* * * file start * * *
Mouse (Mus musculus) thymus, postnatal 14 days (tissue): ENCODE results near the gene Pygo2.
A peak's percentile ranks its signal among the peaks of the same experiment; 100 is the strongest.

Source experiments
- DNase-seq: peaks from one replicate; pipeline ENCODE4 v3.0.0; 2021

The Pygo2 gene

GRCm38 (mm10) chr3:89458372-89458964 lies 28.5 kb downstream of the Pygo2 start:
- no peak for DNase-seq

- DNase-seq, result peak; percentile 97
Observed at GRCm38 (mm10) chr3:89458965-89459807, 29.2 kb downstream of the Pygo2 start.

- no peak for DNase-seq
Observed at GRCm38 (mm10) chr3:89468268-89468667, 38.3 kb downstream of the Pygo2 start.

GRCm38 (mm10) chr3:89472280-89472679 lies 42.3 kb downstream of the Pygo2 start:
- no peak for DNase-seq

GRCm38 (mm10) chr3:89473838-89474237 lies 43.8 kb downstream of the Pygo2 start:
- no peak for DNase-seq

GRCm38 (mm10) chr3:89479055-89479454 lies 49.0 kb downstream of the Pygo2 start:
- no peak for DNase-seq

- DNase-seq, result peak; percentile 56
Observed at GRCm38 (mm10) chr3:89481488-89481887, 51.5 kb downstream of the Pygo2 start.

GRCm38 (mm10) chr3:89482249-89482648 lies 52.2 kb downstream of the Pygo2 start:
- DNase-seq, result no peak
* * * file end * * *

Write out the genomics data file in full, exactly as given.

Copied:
Mouse (Mus musculus) thymus, postnatal 14 days (tissue): ENCODE results near the gene Pygo2.
A peak's percentile ranks its signal among the peaks of the same experiment; 100 is the strongest.

Source experiments
- DNase-seq: peaks from one replicate; pipeline ENCODE4 v3.0.0; 2021

The Pygo2 gene

GRCm38 (mm10) chr3:89458372-89458964 lies 28.5 kb downstream of the Pygo2 start:
- no peak for DNase-seq

- DNase-seq, result peak; percentile 97
Observed at GRCm38 (mm10) chr3:89458965-89459807, 29.2 kb downstream of the Pygo2 start.

- no peak for DNase-seq
Observed at GRCm38 (mm10) chr3:89468268-89468667, 38.3 kb downstream of the Pygo2 start.

GRCm38 (mm10) chr3:89472280-89472679 lies 42.3 kb downstream of the Pygo2 start:
- no peak for DNase-seq

GRCm38 (mm10) chr3:89473838-89474237 lies 43.8 kb downstream of the Pygo2 start:
- no peak for DNase-seq

GRCm38 (mm10) chr3:89479055-89479454 lies 49.0 kb downstream of the Pygo2 start:
- no peak for DNase-seq

- DNase-seq, result peak; percentile 56
Observed at GRCm38 (mm10) chr3:89481488-89481887, 51.5 kb downstream of the Pygo2 start.

GRCm38 (mm10) chr3:89482249-89482648 lies 52.2 kb downstream of the Pygo2 start:
- DNase-seq, result no peak